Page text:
Hey, I just found another reference to Haruki Murakami in another article about video games. This seems significant to me, as I first came across Murakami's name in this article about Metal Gear Solid 2, by the more than solid citizen Tim Rodgers. I had played MGS2 before I read the article, and found it to be the ultimate expression of video game as art form: it had surreal and moody graphics, unhaltingly smooth gameplay, quirky humor, just-plain-fun action, and a deeply ambiguous narrative which I hesitate to describe as "postmodern," so I'll qualify as "the best that postmodern can be." I would still argue that it is the best video game in my library, and the best game in yours too, if you have it, which you should. I had not, however, at the time of reading Tim's article, read anything by Murakami. I hadn't read anything by Tim, either, and this article was a shining example of how he can dazzle and entertain while reviewing video games. Set aside a couple of hours to read it. (Then read this one, too, which is just as good, but which concerns SMB3 and coming of age rather than MGS2 and the postmodern condition.)
So anyway, thank you, Tim, for introducing me to Murakami. After I read several of his books (Wild Sheep Chase, Norwegian Wood, Dance Dance Dance, the extra-long and super-ambiguous Wind-Up Bird Chronicle, and Hard Boiled Wonderland and the End Of The World, my still very-much favorite), Michael Blowhard made a comment about speaking to Murakami, which lead me to email him, which led him to flatter me by putting up my emails in a guest posting, which flattered me so much it led me to start up this blog you're reading now. That one posting, being on his worthy site, probably scrolled under more pairs of eyes than all of the postings over here combined.
So anyway, Murakami, who bridges literature and video games, is very much the reason you're reading this website today.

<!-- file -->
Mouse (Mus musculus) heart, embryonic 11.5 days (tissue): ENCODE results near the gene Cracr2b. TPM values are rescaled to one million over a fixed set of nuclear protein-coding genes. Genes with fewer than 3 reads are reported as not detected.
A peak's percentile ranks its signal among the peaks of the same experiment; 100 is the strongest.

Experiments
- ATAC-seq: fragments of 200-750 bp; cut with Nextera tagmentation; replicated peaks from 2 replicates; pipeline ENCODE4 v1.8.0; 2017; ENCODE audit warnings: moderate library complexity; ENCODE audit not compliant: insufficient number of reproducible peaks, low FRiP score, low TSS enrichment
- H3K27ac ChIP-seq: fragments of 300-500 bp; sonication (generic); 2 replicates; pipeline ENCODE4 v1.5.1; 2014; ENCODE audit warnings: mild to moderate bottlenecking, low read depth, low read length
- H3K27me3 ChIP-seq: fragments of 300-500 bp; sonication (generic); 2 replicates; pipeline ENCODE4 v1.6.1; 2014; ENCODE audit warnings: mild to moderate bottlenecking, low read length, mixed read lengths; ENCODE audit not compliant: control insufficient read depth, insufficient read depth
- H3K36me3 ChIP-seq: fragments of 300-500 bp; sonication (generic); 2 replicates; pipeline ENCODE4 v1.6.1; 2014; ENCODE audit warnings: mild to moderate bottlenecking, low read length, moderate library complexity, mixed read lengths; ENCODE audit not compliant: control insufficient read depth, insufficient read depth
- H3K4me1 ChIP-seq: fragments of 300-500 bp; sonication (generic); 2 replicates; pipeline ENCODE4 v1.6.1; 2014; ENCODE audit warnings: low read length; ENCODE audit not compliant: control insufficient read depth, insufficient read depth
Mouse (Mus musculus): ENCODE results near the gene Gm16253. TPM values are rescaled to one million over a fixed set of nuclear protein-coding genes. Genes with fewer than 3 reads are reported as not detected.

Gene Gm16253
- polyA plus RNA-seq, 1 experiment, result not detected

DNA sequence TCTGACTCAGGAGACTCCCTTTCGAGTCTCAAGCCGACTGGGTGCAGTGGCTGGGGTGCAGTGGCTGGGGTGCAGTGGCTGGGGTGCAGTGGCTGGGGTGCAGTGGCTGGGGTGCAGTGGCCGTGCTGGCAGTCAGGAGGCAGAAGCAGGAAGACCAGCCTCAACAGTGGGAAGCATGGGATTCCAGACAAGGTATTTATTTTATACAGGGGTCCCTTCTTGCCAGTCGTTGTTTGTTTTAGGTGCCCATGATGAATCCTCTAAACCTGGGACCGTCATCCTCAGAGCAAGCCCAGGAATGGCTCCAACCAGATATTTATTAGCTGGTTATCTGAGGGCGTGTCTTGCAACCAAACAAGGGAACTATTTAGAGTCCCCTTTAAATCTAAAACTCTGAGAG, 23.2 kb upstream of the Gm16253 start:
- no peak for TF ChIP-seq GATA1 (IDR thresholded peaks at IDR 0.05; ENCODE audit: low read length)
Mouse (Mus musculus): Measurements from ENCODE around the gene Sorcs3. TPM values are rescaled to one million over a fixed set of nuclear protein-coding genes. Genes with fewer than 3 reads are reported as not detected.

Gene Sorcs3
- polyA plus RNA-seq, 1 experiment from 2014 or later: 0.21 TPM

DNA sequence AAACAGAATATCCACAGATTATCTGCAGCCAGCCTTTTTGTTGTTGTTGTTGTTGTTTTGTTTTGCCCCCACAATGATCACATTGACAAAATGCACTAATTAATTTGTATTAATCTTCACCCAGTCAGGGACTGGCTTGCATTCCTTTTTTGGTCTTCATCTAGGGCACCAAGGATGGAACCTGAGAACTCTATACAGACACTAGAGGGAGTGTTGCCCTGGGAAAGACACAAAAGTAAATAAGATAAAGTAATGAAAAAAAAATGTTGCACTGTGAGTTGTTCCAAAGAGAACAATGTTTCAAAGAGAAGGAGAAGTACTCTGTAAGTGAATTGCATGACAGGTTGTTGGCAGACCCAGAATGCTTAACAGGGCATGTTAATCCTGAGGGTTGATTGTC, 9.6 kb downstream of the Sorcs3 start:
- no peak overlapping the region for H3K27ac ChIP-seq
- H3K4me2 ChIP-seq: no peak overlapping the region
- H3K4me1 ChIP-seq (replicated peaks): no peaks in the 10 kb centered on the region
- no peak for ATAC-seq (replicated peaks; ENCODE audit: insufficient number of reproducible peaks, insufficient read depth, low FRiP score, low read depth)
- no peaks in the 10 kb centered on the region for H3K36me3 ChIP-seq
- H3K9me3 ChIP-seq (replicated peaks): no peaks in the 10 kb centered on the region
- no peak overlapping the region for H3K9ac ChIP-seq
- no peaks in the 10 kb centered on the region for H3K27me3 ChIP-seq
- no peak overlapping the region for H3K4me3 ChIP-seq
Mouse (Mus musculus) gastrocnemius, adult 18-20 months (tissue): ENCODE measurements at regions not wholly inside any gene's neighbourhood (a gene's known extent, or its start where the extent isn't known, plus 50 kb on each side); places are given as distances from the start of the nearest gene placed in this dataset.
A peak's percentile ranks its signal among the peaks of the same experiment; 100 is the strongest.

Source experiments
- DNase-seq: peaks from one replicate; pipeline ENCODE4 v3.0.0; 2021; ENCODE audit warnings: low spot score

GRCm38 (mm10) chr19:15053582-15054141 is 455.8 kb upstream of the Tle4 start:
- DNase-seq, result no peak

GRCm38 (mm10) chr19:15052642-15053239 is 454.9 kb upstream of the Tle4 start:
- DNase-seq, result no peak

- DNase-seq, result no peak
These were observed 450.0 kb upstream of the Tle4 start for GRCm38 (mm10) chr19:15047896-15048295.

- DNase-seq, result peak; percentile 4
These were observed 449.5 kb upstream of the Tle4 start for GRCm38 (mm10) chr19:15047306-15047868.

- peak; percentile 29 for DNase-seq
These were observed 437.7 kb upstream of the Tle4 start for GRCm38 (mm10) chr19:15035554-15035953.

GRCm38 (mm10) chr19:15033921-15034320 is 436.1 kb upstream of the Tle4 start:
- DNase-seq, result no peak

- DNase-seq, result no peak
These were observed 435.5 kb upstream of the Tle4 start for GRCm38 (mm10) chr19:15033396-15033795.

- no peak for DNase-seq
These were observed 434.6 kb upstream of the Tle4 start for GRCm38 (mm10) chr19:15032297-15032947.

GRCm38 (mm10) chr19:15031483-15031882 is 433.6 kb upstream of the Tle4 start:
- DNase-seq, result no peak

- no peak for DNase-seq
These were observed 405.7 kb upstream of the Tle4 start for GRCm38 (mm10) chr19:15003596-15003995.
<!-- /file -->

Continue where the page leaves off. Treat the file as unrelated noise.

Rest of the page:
Here's what I wrote about Murakami last year over at the Blowhards':
You got to speak with Haruki Murakami? I am jealous. I discovered his work a couple of weeks ago while reading a review of the video game, "Metal Gear Solid 2." The game gets quite surreal towards the end and that put off many of its players and reviewers, but the review I read defended its merits as a thought-provoking work of art and put it into context as a product of postmodern Japanese culture, comparing it with Murakami's work (specifically "Hard Boiled Wonderland and the End of the World").
As the game had given me toe-curling paroxysms of delight, I rushed out to scoop up "Wonderland." What an unexpected pleasure! High-concept surreal sci-fi elements, neuroscience, mystery and eroticism all told with the clear voice of an accomplished storyteller. I kept thinking, "This is what all these new lit'rary snobs could do, if they could just get their own egos out of the way and tell the damn story!" Not that the language is plain, it's just clear, I guess. It does what it needs to perfectly, without unnecessary embellishment. His descriptions of natural phenomena give me the same serene feeling that Japanese landscape prints do.
And here's the quote about Murakami from Gamespot, which got me excited today: